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8 November, 2021


Vulnerability scanning: Top 5 best practices

In a continually evolving threat environment, hackers work round the clock to find and exploit vulnerabilities in your technical infrastructure. The ideal goal for organizations is to find these vulnerabilities before hackers discover them. Vulnerability scanning is a vital component of security testing exercises that seeks to discover security loopholes, unpatched software and applications, configuration issues, and other flaws that may be exploited. Vulnerability scanning exercises can cover mobile and web applications, software, servers, computer systems, and networks. Various standards and laws such as ISO 27001, PCI DSS, FISMA, HIPAA, NIST SP 800-53 specify vulnerability scanning in one way or other. In this article, we take a look at five best practices for vulnerability scanning.

1.    Preparing and maintaining a network map

Organizations often find it hard to maintain a record of devices that are connected to their network. As a result, their security teams and external vendors may miss out on one or more connected devices while deciding the scope for a vulnerability scanning exercise. Organizations should undertake a comprehensive network mapping activity to list all the devices connected to their network. Using this network map, they can decide the scope for various types of vulnerability scans. As devices get added to and removed from the network, this network map should also update.

2.    Frequency of vulnerability scans

There is no straight forward answer when it comes to the ideal frequency of vulnerability scans. If the difference between the two scans is one year, multiple vulnerabilities might have occurred in this duration. In such a situation, an organization may not have sufficient risk appetite to continue ignoring those vulnerabilities for the entire year when they are not even aware that they exist in the first place. Risk assessment results must influence the frequency of vulnerability scans. It can be daily, weekly, monthly, quarterly, etc. As a matter of general practice, we recommend a quarterly frequency of an organization with a low to moderate risk level. Platforms like BreachLock help organizations in scheduling automated scans through a one-stop solution for all security testing needs.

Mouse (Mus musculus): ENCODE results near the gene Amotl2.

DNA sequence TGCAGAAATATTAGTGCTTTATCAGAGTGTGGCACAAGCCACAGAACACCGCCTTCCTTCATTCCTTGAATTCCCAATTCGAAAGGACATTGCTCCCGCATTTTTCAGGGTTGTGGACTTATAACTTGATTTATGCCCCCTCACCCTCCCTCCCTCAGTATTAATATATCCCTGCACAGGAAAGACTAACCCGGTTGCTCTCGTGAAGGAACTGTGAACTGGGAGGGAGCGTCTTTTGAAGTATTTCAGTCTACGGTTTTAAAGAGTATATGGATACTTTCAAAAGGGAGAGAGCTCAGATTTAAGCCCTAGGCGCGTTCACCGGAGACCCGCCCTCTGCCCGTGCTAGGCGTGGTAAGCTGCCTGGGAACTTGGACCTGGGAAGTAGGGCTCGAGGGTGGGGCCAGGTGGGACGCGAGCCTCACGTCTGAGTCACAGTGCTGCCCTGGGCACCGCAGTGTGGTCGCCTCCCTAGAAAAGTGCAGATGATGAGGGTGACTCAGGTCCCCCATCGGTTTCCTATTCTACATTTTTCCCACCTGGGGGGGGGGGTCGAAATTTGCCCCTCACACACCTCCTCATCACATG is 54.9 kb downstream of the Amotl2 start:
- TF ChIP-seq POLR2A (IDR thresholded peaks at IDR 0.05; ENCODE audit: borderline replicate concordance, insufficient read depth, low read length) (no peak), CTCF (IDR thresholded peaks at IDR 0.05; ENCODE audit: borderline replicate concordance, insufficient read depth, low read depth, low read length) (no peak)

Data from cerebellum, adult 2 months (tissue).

3.    Asset owners

For small and medium scale organizations, the security team can be wholly responsible for ensuring that all the assets are patched and updated. However, as an organization grows in size and numbers, this approach is not sufficient. It becomes imperative to assign owners to every asset so that all the updates are defined and consistent. Here, asset owners must not be limited to IT teams; there can be a possible business owner for every system.

4.    Prioritizing vulnerabilities

There is no point in addressing five low-risk vulnerabilities over three weeks when your network had a high-risk vulnerability. Also, as publicly available resources are exposed to virtually anybody on the internet, your security team should prioritize mitigating their vulnerabilities. Prioritizing does not necessarily mean ignoring; however, there is no denying that organizations have limited resources, whether human or financial. To make the best use of available resources, prioritizing vulnerabilities helps minimize the chances of high impact incidents.

5.    Documentation

Documentation of scan results will help your team in understanding various trends pertaining to the discovered vulnerabilities. Using manual tools, maintaining consistent documentation may turn out to be a tedious task. Depending on the intended audience, scan reports can contain different levels of technical information. The audience can include security team, managers, top management, etc. BreachLock’s cloud platform acts as a single-window security solution for our clients. While they can order tests and re-tests in a few clicks, all the findings are readily accessible, and reports can be generated as and when reported.

Ending notes

A vulnerability scanning program must be followed by a remediation/mitigation process for the identified vulnerabilities. This process must define time-bound requirements for the security team to make necessary changes. Similar to the documentation of scanning results, your security team should document the mitigation measures. Our experts also recommend performing rescans to ensure that the identified vulnerabilities have been patched.

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